My husband and I went to graduate school at the same time. That is not unusual; many couples have supported each other through academic degrees. However, what did set us apart from our fellow students was that my husband was an active-duty military officer. Not only was his tuition paid for by the Department of Defense, he received a full-time salary while attending classes. His service allowed us to rent a comfortable townhouse and own large appliances at a time when many of our peers struggled to pay rent and use the Laundromat.
One day while walking to class, a man in my department said, “You’re living off the military-industrial complex. How can you expect to write anything meaningful while you’re not struggling?”
I can’t remember my reply. What I knew deep down and can articulate now is that the danger to anyone’s writing does not come from living in comfort, but from believing you might have nothing to say because you live in comfort. The danger to your writing comes from thinking you are trapped when in reality even the caged bird sings. Cages come in many materials, from humblest wicker to grandest gold (and all the in-between materials that show up in modern furnishings emporia). You might, in fact, be trapped by circumstance, but we sing, we write, to overcome our circumstances and to understand those of others.
My grad-school experiences help me understand the recent hijinks of aspiring writer Hannah Horvath, Lena Dunham’s character on HBO’s Girls. Some of her actions in the episode “One Man’s Trash” have left her fans perplexed, particularly those over at Slate. Did she actually spend the weekend with a handsome, separated doctor, played by Patrick Wilson, or indulge in an extended daydream while taking out the Cafe Grumpy trash? Hannah spends two days playing house in his swank home, lolling naked in his sheets and basking in his sunny backyard. Perhaps it doesn’t matter, and perhaps she really does wish, as Sarah Nicole Prickett opined in Bullett, that she could give up her search for an artistic existence and just live a “Nancy Meyers life,” meaning the kind of beautifully prop-strewn bourgeois dream found in that director’s movies.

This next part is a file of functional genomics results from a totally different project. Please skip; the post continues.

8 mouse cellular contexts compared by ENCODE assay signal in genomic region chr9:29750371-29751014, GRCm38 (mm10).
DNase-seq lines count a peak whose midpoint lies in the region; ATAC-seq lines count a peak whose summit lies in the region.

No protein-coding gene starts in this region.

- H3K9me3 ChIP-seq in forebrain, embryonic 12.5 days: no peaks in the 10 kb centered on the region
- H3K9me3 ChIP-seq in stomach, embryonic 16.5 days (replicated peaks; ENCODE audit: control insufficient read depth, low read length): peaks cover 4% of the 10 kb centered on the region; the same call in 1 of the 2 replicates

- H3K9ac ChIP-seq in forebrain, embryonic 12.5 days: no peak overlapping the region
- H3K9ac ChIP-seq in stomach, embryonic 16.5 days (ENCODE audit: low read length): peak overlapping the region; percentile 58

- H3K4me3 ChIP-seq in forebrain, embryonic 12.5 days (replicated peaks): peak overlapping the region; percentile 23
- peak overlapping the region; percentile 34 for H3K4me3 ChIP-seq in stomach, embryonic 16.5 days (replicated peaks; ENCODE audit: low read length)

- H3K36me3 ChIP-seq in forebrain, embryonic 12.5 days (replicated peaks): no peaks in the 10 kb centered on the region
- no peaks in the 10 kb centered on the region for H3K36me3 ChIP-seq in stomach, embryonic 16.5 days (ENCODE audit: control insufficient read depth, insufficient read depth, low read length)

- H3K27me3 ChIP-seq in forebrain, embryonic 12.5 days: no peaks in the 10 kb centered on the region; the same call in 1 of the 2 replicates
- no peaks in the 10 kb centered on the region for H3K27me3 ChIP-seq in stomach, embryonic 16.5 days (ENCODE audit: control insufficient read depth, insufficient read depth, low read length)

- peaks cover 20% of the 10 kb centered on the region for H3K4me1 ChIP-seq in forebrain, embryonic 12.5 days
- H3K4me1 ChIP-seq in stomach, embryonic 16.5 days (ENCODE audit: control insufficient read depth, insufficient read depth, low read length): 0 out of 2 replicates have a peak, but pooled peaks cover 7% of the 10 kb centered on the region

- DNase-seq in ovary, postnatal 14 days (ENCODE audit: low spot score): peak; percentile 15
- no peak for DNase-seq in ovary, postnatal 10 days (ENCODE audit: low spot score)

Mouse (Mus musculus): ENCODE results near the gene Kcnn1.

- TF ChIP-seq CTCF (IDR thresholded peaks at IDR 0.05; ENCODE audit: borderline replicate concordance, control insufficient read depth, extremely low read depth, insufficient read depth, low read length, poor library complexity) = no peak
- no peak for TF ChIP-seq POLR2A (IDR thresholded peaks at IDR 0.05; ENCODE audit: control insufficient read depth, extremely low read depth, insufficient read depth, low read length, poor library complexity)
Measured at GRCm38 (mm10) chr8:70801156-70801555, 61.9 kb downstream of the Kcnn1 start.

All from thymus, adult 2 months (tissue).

However, I would argue that it’s not the bourgeois, conventional life that endangers Hannah Horvath’s writing. Matching lamps, backyard electric grills, and good wine are not keeping Hannah from writing. The danger to Hannah’s writing comes from the belief that getting and having such things are her purpose, instead of writing.
Is it tougher to write when your cage contains plush duvets? Perhaps. But if you are permanently lulled by luxury, or at least comfort, you were probably never someone who wanted to be a writer, because writers are perpetual observers who notice that even if the lampshades match, one is of fine, faded silk, while the other one is brand new—why are they different? How did that one get there? Who has been in this room? Writers are building narratives all the time, whether they want to or not, which is probably what led Hannah to make that mawkish middle-of-the-night pseudo-confession to her temporary lover.
Better to put those kinds of narratives on the page, but remember: You can do that in any type of room.
I’m chastising myself, of course, because I spent a couple of decades wandering around various rooms, believing I had nothing to say when I could have been firmly seated on a very nice sofa writing down plenty of ideas and observations. However, here’s the really hard lesson for Hannah and for me: The world doesn’t need our ideas and observations. It still may not. We need them. We need them because we are writers. Hannah needs to get down to the business of living a life, whether that life involves a husband and large appliances, or a sublet and a minimum-wage job.
What Hannah may actually be struggling with is encapsulated in what Benjamin Franklin once said: “Write something worth reading or do something worth writing about.” That is a valid choice, and if Hannah decides to go off and live in a yurt, I will cheer her on. If she decides to stay in Brooklyn and make time to write, I will cheer her on.
But if she simply continues to flail, she risks far more than losing a starving-artist existence. She risks losing herself. Hannah Horvath will never be fully at home anywhere until she has admitted that everything—bohemian or bourgeois—keeping her from writing is secondary.